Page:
Accordingly, business culture of a particular country can be defined as a specific way of business relations existing between the members of a company influenced by national cultural values and norms.
National Influences Chinese business culture includes both conscious and unconscious national values, ideas, attitudes and symbols that shape employees behavior. The combination of Chinese language and religion creates a unique culture and traditions. At its deepest level, however, chinese business culture comprises a set of basic assumptions that operate automatically to enable groups of people to solve the problems of daily life without thinking about them. In this way, business culture is that which causes one group of people to act collectively in a way that is different from another group of people. Chinese business culture is influened by religious traditions including Taoism and Buddhism (Kenna, Lacy, 1994).
Language Language plays a dominant role in every culture as the main tool of communication. Language can be divided into spoken or verbal language and non-verbal language, which includes communication through gestures, touching and other forms of body language that supplement spoken communication. The official language in China is Chinese, but it has verious variation and dialects. Mandarin is the official spoken standard of language, but the variety of dialects (Shanghaiese and Cantonese) creates a difficulty to communicate with firms in different parts of the country. In many cases, the official language of business negotiations is English, but it is highly recommended for businessmen to find an interpreter in order to understand subtle nuances of everything during meetings. For instance, "without special study of Cantonese someone from Beijing cannot understand residents of Guangdong or neighboring Hong Kong" (Business Culture throughout China, 2005). It is important to note that Chinese businessmen rely on subjective feelings in forming opinions and solving problems, and a message or speech should be very concise and laconic.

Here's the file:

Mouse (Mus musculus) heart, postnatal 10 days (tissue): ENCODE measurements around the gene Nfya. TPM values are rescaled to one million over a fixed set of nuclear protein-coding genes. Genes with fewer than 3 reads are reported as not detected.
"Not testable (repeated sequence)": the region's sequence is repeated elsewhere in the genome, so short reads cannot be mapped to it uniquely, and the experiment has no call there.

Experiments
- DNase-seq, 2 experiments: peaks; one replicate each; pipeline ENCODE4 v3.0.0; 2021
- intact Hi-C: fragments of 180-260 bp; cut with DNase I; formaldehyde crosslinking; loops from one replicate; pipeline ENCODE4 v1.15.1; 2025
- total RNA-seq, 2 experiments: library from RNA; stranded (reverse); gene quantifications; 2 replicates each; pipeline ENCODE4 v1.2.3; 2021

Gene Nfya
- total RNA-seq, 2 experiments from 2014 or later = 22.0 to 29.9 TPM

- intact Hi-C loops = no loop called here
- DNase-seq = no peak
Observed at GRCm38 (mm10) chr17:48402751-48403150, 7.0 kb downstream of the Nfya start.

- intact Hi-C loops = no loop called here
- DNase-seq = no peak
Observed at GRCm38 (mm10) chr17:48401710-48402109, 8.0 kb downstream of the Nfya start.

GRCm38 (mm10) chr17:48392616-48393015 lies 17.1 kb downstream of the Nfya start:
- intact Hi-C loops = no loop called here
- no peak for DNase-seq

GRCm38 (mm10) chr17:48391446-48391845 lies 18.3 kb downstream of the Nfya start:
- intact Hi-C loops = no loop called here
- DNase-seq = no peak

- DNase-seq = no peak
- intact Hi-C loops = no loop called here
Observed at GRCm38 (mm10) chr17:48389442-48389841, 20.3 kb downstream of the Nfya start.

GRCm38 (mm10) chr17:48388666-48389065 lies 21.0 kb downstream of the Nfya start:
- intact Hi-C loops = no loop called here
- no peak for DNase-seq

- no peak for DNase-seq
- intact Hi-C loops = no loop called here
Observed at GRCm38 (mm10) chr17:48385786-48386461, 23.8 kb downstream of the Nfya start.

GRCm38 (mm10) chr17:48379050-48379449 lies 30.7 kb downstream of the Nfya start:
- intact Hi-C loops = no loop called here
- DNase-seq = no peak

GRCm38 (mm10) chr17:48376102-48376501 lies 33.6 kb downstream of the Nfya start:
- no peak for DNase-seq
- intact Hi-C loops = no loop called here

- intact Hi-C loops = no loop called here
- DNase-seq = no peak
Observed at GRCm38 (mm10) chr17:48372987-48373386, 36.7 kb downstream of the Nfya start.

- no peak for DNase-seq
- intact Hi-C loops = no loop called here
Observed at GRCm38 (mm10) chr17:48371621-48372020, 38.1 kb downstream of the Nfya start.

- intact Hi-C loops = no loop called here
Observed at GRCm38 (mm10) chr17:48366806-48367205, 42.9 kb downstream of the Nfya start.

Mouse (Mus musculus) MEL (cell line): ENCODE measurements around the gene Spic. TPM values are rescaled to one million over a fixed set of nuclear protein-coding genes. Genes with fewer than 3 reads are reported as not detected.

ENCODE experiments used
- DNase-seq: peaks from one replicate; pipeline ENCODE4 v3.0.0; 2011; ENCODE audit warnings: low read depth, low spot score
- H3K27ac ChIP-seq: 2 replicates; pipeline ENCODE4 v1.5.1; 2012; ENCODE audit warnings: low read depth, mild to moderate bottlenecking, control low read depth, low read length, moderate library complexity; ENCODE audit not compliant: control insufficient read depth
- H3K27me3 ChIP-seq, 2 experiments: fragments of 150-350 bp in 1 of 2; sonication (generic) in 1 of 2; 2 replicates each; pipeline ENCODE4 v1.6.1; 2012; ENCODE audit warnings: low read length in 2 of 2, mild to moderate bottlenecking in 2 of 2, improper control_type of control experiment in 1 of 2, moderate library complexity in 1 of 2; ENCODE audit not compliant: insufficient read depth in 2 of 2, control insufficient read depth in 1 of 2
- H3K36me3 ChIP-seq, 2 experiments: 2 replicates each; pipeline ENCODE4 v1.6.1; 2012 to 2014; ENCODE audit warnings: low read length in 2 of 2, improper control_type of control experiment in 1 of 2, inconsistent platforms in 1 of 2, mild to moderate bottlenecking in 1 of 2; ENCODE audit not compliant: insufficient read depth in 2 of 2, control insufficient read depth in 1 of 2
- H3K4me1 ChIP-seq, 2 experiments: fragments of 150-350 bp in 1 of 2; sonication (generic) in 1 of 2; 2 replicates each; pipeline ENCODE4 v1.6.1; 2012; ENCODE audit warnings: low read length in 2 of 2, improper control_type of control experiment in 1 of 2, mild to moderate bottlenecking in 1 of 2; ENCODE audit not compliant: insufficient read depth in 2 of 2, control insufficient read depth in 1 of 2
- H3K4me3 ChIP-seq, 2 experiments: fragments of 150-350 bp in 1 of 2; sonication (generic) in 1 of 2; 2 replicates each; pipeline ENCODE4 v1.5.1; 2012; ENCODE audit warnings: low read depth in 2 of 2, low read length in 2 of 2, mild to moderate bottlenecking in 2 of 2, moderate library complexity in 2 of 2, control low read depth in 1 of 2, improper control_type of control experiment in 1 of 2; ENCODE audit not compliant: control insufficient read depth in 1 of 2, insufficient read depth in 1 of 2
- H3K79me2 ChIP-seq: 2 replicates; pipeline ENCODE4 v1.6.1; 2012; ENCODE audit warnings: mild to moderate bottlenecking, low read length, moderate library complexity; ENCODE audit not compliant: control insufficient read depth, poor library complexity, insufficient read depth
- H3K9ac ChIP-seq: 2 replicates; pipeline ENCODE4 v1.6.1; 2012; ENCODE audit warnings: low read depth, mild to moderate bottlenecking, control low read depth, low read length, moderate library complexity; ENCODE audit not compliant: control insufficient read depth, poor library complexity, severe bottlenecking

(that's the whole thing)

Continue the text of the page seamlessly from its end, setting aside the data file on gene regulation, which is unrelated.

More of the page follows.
Collectivism is a remarkable feature of Chinese business culture which has a great influence on manners and personal relations. High individualism is a general aspect of culture in the United States and Europe; low individualism is characteristic of a Chinese culture pattern. It includes extreme respect for age and hierarchy. The delegation of power is very limited with most power holds by managing directors. The manners of Chinese businessmen are based on the Confucian concept of the Superior man. "Such rituals prescribe how the Superior man should behave when dealing with other people (as a means of exercising self-control by directing his emotions in the right direction (Williamson, 2003, p. 5).
Face Expression or "Mian-zi" Some implications of 'face' for expatriate managers include the need for extreme caution and reflection in Chinese business communication. 'Face' can be put to good effect through displays of public recognition for exemplary accomplishments at work and more generally in the design of effective reward systems. Loss of self-control by a businessman through displays of anger and threats signal weakness and contributes to a loss of 'face' (Seligman, 1999).
Gestures Because of differences in traditions, customs, religions and related cultural features of a society, extreme care should be taken in selecting gestures that can convey